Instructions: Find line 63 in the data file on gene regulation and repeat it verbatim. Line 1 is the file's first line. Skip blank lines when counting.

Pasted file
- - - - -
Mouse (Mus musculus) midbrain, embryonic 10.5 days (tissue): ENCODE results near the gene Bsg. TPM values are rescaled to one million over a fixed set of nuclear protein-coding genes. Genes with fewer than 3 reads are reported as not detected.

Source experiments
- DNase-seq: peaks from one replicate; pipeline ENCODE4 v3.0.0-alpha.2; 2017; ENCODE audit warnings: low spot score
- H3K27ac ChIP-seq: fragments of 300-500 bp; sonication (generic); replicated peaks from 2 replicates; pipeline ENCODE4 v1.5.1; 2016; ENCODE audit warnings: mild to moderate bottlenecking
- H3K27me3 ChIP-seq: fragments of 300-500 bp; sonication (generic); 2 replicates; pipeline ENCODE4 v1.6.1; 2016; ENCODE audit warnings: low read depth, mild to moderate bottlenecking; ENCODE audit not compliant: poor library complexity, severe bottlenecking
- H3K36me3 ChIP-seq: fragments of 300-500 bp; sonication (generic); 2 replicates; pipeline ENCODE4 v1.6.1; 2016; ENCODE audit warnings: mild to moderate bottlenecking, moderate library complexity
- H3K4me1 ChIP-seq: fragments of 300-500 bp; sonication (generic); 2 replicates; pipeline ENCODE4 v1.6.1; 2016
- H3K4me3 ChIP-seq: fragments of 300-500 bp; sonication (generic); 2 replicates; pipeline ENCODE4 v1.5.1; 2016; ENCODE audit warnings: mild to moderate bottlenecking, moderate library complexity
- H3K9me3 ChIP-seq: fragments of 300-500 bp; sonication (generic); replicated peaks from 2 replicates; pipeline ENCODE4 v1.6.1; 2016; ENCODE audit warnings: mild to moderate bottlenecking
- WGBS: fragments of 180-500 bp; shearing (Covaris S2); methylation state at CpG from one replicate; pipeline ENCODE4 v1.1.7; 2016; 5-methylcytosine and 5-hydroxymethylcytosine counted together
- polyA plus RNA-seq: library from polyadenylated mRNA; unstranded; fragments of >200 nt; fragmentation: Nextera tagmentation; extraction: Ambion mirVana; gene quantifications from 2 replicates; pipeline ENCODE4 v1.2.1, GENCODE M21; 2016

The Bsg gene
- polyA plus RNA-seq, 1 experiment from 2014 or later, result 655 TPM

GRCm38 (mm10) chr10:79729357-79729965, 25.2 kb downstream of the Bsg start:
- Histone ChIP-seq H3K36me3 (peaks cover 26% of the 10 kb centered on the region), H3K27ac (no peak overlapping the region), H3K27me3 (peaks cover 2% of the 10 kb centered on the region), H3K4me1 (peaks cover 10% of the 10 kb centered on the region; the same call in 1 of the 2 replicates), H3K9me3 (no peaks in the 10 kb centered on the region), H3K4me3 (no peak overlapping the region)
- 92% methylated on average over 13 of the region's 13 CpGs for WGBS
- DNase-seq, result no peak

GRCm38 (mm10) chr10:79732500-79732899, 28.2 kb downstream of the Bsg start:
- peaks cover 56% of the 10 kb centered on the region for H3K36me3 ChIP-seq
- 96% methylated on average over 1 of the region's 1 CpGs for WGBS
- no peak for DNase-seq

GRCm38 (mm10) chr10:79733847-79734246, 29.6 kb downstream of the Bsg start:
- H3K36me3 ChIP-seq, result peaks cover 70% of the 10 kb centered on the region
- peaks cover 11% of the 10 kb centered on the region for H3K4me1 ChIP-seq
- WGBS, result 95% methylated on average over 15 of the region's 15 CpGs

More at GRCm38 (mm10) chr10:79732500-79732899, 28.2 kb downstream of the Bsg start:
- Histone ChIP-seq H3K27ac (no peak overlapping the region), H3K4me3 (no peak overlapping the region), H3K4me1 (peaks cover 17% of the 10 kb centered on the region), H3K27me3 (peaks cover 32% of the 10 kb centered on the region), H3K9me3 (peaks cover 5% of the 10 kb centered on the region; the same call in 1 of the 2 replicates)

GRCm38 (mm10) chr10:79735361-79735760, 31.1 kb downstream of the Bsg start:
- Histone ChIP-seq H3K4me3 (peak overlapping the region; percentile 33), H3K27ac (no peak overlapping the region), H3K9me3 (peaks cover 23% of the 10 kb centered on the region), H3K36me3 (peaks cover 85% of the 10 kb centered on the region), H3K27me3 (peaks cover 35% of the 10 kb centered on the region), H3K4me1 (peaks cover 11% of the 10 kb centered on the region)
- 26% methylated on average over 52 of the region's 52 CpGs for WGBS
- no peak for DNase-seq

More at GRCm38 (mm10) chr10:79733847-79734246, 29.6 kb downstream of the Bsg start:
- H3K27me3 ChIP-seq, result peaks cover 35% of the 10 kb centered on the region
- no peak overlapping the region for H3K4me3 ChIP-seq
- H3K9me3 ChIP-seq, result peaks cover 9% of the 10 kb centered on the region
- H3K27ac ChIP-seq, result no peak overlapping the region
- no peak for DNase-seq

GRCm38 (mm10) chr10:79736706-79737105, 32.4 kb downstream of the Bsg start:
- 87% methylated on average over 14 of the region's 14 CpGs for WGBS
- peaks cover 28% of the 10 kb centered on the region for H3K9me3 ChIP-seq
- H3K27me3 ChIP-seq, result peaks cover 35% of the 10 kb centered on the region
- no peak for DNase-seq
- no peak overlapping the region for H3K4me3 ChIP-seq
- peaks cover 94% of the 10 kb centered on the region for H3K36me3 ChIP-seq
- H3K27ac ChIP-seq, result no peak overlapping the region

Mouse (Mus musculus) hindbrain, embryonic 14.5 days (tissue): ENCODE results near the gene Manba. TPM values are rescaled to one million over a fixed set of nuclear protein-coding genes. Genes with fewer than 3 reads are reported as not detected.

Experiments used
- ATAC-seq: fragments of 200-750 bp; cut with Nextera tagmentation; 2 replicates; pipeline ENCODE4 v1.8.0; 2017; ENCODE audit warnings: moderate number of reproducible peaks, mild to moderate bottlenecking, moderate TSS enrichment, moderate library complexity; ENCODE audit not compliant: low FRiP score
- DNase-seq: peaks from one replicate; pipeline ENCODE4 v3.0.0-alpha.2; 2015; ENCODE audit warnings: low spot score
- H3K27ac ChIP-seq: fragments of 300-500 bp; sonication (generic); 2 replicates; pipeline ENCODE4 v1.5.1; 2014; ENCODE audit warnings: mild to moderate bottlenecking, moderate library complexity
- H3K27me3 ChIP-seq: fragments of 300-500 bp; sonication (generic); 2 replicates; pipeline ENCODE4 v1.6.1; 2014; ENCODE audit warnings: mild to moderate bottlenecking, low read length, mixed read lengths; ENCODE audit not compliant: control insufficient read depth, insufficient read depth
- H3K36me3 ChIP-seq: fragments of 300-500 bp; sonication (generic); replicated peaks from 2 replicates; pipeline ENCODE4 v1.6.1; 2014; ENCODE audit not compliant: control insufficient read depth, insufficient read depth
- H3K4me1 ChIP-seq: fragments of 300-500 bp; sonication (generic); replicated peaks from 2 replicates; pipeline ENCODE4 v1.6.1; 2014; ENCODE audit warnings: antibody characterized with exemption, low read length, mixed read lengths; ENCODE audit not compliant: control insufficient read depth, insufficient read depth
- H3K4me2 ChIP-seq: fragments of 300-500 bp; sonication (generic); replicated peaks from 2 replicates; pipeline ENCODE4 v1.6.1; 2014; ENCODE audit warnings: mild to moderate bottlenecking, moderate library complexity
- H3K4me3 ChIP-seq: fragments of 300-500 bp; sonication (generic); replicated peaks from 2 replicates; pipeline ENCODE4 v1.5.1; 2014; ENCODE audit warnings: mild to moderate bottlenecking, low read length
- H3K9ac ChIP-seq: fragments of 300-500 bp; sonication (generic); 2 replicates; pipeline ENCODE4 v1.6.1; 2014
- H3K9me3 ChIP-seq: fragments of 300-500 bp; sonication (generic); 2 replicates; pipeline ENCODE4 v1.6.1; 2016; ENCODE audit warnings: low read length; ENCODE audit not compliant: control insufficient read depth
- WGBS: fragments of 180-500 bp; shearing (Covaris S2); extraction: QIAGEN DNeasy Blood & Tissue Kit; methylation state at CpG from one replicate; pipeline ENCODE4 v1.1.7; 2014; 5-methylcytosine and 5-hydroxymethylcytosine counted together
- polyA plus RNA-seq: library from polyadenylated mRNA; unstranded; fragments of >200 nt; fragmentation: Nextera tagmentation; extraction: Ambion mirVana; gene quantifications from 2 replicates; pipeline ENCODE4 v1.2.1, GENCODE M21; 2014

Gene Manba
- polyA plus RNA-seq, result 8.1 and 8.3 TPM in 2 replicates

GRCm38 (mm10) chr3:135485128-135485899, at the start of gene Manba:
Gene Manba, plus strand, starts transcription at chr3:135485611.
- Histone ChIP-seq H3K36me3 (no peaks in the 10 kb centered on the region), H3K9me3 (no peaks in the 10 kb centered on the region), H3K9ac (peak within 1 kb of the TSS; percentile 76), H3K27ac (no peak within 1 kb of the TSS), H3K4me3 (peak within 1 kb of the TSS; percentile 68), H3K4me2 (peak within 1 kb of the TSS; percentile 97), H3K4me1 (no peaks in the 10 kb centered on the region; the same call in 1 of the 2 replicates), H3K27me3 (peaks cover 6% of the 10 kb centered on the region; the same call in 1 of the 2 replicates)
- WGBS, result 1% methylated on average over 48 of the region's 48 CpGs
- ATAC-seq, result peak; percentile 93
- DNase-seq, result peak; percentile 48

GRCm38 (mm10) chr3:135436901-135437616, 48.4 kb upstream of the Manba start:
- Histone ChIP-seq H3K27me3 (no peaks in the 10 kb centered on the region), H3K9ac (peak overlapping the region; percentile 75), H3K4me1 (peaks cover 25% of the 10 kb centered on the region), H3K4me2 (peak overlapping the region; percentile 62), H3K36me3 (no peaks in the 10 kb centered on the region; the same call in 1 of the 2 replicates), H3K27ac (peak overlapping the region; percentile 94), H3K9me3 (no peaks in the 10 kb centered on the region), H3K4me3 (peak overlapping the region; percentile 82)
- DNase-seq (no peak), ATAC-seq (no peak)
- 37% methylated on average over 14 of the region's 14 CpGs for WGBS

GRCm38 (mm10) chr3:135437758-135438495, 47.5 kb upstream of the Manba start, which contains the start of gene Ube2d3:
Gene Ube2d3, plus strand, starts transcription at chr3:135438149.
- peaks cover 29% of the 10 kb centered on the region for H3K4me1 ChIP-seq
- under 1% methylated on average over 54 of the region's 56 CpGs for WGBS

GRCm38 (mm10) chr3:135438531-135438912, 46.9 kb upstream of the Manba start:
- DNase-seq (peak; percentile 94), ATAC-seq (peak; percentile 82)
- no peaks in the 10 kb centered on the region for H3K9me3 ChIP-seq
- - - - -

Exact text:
Gene Manba, plus strand, starts transcription at chr3:135485611.